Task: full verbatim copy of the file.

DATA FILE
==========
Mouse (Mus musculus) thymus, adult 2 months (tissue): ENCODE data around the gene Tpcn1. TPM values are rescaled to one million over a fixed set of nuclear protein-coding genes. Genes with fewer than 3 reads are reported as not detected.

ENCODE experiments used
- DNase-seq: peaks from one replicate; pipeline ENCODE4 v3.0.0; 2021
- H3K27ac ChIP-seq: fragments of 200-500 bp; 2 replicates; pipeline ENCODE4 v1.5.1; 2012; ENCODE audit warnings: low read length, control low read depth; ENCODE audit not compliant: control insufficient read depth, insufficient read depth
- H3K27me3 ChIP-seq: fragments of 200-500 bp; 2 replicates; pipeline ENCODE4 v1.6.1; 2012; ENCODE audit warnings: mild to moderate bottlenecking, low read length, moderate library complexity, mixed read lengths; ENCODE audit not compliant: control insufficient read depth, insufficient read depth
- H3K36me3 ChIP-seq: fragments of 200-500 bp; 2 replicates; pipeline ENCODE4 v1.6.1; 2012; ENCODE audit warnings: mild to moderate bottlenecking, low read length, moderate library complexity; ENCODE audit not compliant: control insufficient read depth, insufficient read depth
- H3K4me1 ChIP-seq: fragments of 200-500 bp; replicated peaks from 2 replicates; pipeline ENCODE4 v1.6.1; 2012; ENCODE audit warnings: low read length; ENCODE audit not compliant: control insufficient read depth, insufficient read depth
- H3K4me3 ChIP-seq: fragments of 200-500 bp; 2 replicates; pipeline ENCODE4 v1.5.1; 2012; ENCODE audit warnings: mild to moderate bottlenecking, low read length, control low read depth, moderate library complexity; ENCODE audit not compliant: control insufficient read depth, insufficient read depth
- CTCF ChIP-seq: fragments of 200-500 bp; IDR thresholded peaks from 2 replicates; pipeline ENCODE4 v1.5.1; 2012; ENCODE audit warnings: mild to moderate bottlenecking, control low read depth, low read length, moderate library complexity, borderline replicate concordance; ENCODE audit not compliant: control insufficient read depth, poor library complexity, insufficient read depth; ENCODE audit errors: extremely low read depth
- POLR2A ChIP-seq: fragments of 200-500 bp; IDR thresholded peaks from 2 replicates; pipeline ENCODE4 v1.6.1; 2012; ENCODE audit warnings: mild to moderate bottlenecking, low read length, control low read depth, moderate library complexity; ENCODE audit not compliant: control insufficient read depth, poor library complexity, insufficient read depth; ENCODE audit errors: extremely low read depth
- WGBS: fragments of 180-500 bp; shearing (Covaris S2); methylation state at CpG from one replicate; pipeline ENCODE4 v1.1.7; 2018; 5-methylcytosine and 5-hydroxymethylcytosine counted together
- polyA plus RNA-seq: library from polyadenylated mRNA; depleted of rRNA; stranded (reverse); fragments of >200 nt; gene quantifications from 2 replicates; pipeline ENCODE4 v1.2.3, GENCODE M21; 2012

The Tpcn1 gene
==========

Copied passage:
Mouse (Mus musculus) thymus, adult 2 months (tissue): ENCODE data around the gene Tpcn1. TPM values are rescaled to one million over a fixed set of nuclear protein-coding genes. Genes with fewer than 3 reads are reported as not detected.

ENCODE experiments used
- DNase-seq: peaks from one replicate; pipeline ENCODE4 v3.0.0; 2021
- H3K27ac ChIP-seq: fragments of 200-500 bp; 2 replicates; pipeline ENCODE4 v1.5.1; 2012; ENCODE audit warnings: low read length, control low read depth; ENCODE audit not compliant: control insufficient read depth, insufficient read depth
- H3K27me3 ChIP-seq: fragments of 200-500 bp; 2 replicates; pipeline ENCODE4 v1.6.1; 2012; ENCODE audit warnings: mild to moderate bottlenecking, low read length, moderate library complexity, mixed read lengths; ENCODE audit not compliant: control insufficient read depth, insufficient read depth
- H3K36me3 ChIP-seq: fragments of 200-500 bp; 2 replicates; pipeline ENCODE4 v1.6.1; 2012; ENCODE audit warnings: mild to moderate bottlenecking, low read length, moderate library complexity; ENCODE audit not compliant: control insufficient read depth, insufficient read depth
- H3K4me1 ChIP-seq: fragments of 200-500 bp; replicated peaks from 2 replicates; pipeline ENCODE4 v1.6.1; 2012; ENCODE audit warnings: low read length; ENCODE audit not compliant: control insufficient read depth, insufficient read depth
- H3K4me3 ChIP-seq: fragments of 200-500 bp; 2 replicates; pipeline ENCODE4 v1.5.1; 2012; ENCODE audit warnings: mild to moderate bottlenecking, low read length, control low read depth, moderate library complexity; ENCODE audit not compliant: control insufficient read depth, insufficient read depth
- CTCF ChIP-seq: fragments of 200-500 bp; IDR thresholded peaks from 2 replicates; pipeline ENCODE4 v1.5.1; 2012; ENCODE audit warnings: mild to moderate bottlenecking, control low read depth, low read length, moderate library complexity, borderline replicate concordance; ENCODE audit not compliant: control insufficient read depth, poor library complexity, insufficient read depth; ENCODE audit errors: extremely low read depth
- POLR2A ChIP-seq: fragments of 200-500 bp; IDR thresholded peaks from 2 replicates; pipeline ENCODE4 v1.6.1; 2012; ENCODE audit warnings: mild to moderate bottlenecking, low read length, control low read depth, moderate library complexity; ENCODE audit not compliant: control insufficient read depth, poor library complexity, insufficient read depth; ENCODE audit errors: extremely low read depth
- WGBS: fragments of 180-500 bp; shearing (Covaris S2); methylation state at CpG from one replicate; pipeline ENCODE4 v1.1.7; 2018; 5-methylcytosine and 5-hydroxymethylcytosine counted together
- polyA plus RNA-seq: library from polyadenylated mRNA; depleted of rRNA; stranded (reverse); fragments of >200 nt; gene quantifications from 2 replicates; pipeline ENCODE4 v1.2.3, GENCODE M21; 2012

The Tpcn1 gene